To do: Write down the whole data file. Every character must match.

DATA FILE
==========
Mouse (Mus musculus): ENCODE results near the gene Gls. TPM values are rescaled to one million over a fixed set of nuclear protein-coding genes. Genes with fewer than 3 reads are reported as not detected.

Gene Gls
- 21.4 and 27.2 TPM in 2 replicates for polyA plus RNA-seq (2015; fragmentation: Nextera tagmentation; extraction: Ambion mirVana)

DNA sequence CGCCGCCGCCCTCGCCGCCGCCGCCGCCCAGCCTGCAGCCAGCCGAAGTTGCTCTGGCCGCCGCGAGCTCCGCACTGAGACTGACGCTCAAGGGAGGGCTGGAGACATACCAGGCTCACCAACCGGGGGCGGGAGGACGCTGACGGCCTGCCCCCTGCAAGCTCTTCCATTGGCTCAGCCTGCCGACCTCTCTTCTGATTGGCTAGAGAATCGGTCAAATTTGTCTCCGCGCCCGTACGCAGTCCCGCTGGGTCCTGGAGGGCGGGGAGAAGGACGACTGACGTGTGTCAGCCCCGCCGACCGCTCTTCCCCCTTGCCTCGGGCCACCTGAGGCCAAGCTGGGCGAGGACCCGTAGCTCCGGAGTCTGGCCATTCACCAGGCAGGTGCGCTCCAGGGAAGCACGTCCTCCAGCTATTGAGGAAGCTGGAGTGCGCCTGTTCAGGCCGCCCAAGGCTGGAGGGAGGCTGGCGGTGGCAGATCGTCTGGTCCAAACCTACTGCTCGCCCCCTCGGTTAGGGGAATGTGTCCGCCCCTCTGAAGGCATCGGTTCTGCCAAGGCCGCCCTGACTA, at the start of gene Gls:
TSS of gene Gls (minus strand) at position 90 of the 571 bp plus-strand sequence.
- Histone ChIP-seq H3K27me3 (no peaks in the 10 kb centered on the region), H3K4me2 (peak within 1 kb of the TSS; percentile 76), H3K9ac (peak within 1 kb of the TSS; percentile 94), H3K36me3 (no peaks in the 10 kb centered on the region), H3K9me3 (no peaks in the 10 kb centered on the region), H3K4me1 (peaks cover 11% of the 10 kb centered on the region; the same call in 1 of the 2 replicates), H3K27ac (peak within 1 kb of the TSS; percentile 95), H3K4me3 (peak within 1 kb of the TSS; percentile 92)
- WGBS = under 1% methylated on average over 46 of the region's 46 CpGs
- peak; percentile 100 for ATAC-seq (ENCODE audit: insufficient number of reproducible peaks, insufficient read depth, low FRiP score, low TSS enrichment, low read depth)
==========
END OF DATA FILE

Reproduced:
Mouse (Mus musculus): ENCODE results near the gene Gls. TPM values are rescaled to one million over a fixed set of nuclear protein-coding genes. Genes with fewer than 3 reads are reported as not detected.

Gene Gls
- 21.4 and 27.2 TPM in 2 replicates for polyA plus RNA-seq (2015; fragmentation: Nextera tagmentation; extraction: Ambion mirVana)

DNA sequence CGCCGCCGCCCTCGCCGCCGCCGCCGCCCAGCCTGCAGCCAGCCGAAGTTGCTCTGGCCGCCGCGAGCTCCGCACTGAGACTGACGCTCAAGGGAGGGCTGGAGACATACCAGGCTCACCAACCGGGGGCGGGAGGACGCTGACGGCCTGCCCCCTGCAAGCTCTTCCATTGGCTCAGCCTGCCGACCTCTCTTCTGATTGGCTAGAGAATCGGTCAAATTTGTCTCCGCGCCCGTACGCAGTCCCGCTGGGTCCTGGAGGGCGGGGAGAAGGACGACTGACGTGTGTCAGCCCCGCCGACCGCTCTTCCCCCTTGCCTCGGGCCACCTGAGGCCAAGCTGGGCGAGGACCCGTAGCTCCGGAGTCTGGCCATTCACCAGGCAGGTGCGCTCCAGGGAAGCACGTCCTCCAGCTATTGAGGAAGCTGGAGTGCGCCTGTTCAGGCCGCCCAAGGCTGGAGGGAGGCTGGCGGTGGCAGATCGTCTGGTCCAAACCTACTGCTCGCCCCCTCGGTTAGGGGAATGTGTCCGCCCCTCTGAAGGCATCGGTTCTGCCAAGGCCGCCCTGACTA, at the start of gene Gls:
TSS of gene Gls (minus strand) at position 90 of the 571 bp plus-strand sequence.
- Histone ChIP-seq H3K27me3 (no peaks in the 10 kb centered on the region), H3K4me2 (peak within 1 kb of the TSS; percentile 76), H3K9ac (peak within 1 kb of the TSS; percentile 94), H3K36me3 (no peaks in the 10 kb centered on the region), H3K9me3 (no peaks in the 10 kb centered on the region), H3K4me1 (peaks cover 11% of the 10 kb centered on the region; the same call in 1 of the 2 replicates), H3K27ac (peak within 1 kb of the TSS; percentile 95), H3K4me3 (peak within 1 kb of the TSS; percentile 92)
- WGBS = under 1% methylated on average over 46 of the region's 46 CpGs
- peak; percentile 100 for ATAC-seq (ENCODE audit: insufficient number of reproducible peaks, insufficient read depth, low FRiP score, low TSS enrichment, low read depth)